The CDC reports that in 2005, 4 people died and more than 10,000 people had to go to the emergency room because of fireworks-related injuries.
Lighting many types of fireworks is banned in the Sunshine State. However, selling them isn't. But just because the rest are legal, doesn't mean you don't have to be careful.
For those not content to sit back and watch the professionals light fireworks, there are plenty of places to pick up your own.
Kristina Sapp has been selling fireworks for fifteen years. Her stand only has fireworks that are both legal to sell and legal to use. But she says about half of her potential customers come in asking for fireworks that are banned to light, without knowing the rules.
"Especially with Florida and the hot weather, I feel the aerials, it's unsafe to shoot them," says Sapp. "It can burn someone's house or trees down. With all the recent wildfires, I don't think it's a good idea. I like them to be safe, sane and on the ground."
Several years ago, she watched some illegal fireworks hit a friend's daughter in the face. She says she'll never take a chance like that again.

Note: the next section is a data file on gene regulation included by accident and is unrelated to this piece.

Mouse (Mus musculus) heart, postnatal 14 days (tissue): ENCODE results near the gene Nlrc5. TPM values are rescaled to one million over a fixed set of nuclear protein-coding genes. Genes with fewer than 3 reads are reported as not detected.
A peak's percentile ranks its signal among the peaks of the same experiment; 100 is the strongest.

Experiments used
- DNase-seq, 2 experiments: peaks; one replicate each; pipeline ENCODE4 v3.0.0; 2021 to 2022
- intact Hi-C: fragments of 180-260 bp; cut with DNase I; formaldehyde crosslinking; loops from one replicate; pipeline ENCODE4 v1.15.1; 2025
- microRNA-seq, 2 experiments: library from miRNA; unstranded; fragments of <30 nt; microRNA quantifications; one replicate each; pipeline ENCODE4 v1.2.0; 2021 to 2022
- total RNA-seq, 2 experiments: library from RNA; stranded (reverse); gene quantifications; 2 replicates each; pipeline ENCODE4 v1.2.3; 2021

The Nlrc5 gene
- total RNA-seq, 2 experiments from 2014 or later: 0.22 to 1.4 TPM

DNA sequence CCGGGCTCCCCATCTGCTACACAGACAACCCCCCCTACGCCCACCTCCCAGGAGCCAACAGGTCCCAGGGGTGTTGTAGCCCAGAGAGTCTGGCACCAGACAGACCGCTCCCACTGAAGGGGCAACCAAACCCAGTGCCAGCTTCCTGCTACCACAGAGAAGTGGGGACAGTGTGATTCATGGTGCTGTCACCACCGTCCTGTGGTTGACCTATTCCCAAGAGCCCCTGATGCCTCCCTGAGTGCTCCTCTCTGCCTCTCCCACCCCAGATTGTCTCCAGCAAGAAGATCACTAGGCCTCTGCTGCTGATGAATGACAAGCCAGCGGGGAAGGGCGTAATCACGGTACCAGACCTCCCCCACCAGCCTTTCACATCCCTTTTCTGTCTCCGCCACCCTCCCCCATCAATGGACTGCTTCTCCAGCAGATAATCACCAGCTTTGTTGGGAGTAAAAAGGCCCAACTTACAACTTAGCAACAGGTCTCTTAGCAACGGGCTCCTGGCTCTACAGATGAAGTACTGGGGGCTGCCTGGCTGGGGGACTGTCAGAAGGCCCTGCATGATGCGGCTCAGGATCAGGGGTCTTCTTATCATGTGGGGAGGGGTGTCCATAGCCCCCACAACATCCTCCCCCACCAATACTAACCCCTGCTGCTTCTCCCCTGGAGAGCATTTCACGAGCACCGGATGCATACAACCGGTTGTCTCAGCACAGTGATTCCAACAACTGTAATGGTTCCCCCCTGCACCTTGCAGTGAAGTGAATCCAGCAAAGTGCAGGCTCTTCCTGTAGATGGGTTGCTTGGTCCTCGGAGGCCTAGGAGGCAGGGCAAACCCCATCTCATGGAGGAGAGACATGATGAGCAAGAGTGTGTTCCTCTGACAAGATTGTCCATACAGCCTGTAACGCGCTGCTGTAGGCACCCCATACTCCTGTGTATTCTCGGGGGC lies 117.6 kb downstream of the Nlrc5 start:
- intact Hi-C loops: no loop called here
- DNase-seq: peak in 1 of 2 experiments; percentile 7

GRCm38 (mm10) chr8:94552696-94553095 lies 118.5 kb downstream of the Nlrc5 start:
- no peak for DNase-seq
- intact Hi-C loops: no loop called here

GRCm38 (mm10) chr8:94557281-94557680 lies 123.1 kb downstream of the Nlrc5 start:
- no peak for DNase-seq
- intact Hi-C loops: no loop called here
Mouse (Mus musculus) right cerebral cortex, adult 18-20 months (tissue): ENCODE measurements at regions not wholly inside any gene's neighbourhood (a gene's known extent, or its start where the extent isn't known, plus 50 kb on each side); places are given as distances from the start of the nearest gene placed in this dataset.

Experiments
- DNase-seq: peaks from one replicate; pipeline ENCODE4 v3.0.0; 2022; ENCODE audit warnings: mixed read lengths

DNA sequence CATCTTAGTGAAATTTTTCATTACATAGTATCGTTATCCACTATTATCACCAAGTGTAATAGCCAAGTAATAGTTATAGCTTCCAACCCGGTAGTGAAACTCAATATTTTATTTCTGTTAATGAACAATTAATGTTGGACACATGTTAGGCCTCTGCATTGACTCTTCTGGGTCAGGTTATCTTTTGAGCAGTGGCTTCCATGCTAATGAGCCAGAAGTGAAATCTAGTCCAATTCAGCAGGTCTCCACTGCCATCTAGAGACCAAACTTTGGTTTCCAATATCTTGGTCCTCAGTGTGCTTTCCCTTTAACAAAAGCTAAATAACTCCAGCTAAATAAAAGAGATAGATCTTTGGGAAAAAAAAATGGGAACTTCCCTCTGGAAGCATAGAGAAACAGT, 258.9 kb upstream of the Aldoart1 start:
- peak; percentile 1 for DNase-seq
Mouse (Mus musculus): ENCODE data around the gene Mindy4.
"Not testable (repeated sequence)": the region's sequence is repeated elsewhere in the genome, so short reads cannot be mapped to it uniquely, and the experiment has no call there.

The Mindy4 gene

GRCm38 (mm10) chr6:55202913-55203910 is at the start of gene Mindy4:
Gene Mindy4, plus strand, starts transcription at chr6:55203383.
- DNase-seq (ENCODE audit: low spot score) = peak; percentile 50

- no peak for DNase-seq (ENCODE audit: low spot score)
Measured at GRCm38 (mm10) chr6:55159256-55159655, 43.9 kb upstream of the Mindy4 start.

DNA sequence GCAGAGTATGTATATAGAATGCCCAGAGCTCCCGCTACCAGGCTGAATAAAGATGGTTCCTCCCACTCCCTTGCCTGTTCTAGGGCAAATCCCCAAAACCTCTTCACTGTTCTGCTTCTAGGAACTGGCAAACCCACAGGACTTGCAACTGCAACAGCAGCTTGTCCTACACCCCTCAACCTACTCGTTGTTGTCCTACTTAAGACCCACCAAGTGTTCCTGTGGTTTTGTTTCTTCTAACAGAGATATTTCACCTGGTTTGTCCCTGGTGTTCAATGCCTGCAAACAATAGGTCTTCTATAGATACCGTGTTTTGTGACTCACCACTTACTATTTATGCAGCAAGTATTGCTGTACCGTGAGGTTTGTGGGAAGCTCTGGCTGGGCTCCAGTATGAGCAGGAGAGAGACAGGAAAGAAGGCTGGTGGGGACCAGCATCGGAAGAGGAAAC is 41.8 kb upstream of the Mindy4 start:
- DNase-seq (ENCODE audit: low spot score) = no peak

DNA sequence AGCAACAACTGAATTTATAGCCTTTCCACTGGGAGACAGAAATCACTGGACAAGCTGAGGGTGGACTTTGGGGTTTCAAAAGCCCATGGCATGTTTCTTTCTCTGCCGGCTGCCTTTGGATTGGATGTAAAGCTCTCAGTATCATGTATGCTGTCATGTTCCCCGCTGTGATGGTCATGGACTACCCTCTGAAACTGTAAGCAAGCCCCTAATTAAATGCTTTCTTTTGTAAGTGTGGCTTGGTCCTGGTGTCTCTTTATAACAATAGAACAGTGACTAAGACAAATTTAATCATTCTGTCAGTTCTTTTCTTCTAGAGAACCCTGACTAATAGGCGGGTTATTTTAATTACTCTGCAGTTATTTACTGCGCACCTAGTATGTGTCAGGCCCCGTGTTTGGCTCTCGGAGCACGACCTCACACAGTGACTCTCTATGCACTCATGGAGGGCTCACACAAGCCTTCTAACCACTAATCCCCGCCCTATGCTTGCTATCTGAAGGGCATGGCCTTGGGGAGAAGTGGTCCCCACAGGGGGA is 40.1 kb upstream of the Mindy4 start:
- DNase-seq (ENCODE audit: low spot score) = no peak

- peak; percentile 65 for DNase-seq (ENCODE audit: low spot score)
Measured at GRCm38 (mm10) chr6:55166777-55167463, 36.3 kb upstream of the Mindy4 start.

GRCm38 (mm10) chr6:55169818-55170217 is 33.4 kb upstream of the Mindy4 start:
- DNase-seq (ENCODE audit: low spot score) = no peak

"The best rule for consumers is if it goes up or blows up, basically if it can propel itself off the ground or detonate in any way, it is illegal," says Megan Crandall at Alachua County Fire Rescue. "We just want people to recognize that before they start lighting some of their things in the backyard."
Although just about everyone knows that illegal fireworks can be dangerous. So can innocent looking sparklers.
"A sparkler burns between 1300 and 1800 degrees," says Crandall. "You're not going to let your child but their hand in an oven that is 350 degrees. Why are you going to have them hold something that's hot enough to melt gold?"
Sapp says it doesn't make sense to sell something you aren't allowed to legally use.
"If you're going to make it illegal to shoot off, you shouldn't even be allowed to sell them," says Sapp.
Crandall says with all fireworks, make sure you always have a bucket of water or hose handy. Always have parental supervision for children. Light one sparkler or firework at a time and don't use one to light another. And she recommends you soak used fireworks in water overnight before throwing them away in your garbage.
By Dan Breitwieser, WCJB TV20 News
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